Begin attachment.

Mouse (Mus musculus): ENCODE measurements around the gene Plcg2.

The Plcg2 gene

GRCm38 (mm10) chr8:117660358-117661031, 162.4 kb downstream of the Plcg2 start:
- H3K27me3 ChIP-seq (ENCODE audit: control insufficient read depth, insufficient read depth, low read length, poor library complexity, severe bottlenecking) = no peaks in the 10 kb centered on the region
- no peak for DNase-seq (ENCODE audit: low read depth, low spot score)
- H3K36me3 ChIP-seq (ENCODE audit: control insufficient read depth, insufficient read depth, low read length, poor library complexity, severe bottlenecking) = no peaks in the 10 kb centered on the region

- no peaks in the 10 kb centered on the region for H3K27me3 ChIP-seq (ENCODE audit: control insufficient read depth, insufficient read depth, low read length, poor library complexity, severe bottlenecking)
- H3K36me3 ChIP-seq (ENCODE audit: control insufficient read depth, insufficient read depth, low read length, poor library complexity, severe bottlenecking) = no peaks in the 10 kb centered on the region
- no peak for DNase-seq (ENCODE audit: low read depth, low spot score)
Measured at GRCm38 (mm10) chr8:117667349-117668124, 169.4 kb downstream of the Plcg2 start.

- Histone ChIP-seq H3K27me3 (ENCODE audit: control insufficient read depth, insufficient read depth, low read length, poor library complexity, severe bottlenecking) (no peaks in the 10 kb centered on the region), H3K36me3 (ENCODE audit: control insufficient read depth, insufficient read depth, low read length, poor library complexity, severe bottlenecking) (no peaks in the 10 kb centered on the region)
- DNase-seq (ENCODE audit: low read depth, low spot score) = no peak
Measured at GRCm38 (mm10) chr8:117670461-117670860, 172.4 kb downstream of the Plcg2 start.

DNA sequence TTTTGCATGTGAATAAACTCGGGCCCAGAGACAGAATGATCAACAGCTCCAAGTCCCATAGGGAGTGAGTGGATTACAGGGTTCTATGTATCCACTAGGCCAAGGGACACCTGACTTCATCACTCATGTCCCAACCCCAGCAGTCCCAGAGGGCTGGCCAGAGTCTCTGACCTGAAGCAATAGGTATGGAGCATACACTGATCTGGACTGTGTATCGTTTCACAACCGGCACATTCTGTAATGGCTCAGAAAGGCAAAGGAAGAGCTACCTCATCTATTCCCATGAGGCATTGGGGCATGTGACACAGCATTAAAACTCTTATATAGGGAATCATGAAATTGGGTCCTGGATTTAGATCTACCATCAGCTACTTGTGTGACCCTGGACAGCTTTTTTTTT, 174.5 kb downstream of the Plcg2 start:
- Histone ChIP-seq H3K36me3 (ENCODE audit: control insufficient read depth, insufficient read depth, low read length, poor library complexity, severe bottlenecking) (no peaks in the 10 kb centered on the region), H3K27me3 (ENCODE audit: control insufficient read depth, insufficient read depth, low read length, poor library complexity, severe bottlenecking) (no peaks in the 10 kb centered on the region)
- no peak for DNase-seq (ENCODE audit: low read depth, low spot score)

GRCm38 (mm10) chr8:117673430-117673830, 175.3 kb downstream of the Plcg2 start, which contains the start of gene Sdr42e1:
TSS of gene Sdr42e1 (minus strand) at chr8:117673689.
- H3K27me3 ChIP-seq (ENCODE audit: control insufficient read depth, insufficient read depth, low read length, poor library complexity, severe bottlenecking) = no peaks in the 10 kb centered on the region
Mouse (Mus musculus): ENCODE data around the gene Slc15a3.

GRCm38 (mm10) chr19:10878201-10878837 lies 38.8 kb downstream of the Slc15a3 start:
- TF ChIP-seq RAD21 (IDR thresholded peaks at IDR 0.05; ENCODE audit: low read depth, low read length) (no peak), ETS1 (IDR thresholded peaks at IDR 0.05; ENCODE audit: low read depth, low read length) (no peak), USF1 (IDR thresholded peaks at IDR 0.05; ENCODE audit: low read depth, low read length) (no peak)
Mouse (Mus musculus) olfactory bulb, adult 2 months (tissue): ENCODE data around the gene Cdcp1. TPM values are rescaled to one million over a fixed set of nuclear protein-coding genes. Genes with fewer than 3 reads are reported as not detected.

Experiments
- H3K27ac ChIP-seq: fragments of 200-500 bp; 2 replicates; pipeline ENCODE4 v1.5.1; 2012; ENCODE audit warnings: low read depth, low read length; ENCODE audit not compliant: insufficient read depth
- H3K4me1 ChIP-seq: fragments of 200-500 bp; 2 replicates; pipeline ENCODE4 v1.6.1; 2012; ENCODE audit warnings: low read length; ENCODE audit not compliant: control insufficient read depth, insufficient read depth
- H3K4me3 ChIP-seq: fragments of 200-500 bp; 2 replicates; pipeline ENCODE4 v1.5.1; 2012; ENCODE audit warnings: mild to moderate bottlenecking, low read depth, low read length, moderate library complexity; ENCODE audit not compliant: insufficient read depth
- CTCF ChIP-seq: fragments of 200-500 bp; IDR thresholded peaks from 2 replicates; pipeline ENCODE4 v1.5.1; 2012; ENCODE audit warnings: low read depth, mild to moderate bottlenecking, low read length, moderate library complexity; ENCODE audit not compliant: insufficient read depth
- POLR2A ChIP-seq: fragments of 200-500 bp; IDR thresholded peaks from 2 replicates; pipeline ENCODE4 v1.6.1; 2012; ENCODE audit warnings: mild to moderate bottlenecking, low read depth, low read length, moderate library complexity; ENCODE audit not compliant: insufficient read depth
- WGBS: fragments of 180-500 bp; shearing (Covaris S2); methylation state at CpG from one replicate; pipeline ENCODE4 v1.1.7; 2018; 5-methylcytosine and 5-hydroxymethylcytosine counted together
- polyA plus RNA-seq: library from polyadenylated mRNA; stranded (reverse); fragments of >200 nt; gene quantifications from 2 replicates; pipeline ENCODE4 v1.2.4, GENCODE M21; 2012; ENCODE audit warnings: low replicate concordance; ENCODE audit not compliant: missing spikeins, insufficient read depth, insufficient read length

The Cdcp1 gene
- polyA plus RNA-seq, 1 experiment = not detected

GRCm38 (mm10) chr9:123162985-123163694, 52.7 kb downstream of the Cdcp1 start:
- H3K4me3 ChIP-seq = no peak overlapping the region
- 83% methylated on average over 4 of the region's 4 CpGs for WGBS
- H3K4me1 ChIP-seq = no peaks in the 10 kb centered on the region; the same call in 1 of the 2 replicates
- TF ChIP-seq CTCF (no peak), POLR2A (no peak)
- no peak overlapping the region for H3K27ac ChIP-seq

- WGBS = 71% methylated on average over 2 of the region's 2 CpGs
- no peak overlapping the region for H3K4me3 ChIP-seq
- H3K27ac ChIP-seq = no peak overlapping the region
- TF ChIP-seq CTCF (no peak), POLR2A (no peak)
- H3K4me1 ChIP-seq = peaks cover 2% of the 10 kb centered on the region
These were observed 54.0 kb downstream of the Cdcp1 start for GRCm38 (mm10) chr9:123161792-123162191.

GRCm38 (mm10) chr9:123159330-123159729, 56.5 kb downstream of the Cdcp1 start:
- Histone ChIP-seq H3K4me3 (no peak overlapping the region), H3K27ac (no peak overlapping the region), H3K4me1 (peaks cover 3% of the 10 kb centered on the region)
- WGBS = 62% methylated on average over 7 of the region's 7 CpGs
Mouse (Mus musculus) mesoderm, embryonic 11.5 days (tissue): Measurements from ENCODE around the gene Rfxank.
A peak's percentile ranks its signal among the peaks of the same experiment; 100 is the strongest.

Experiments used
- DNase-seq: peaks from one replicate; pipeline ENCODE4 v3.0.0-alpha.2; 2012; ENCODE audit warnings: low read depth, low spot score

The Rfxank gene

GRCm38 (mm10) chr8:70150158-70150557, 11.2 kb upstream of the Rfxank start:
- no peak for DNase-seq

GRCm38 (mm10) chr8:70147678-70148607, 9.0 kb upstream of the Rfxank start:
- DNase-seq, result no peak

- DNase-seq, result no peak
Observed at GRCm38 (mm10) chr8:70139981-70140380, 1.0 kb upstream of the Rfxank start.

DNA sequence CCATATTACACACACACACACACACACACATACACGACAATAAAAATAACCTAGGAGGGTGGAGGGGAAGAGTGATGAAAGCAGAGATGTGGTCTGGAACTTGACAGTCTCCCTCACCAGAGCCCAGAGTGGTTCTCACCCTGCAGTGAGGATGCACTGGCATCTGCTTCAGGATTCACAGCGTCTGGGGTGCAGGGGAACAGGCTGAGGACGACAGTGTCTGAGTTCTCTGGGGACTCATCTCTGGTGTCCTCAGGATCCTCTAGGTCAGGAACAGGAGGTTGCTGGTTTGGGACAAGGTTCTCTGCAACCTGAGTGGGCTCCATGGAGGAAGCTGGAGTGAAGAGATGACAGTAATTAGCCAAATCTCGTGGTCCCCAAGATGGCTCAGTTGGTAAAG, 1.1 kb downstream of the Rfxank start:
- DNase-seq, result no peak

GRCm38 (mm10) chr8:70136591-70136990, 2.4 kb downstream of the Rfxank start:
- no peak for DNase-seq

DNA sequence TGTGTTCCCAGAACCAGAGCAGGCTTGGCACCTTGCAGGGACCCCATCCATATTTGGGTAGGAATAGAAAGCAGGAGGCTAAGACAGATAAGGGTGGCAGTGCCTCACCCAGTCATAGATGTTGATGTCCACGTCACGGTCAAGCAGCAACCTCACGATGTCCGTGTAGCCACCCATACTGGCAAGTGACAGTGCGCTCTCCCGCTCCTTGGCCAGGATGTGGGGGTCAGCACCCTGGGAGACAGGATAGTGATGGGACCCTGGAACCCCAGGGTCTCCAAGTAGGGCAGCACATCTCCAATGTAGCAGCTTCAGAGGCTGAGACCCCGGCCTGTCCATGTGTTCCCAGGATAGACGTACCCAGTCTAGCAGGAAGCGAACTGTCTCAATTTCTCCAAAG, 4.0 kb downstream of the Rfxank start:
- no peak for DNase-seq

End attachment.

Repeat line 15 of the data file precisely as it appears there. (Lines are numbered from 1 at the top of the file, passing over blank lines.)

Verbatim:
- Histone ChIP-seq H3K36me3 (ENCODE audit: control insufficient read depth, insufficient read depth, low read length, poor library complexity, severe bottlenecking) (no peaks in the 10 kb centered on the region), H3K27me3 (ENCODE audit: control insufficient read depth, insufficient read depth, low read length, poor library complexity, severe bottlenecking) (no peaks in the 10 kb centered on the region)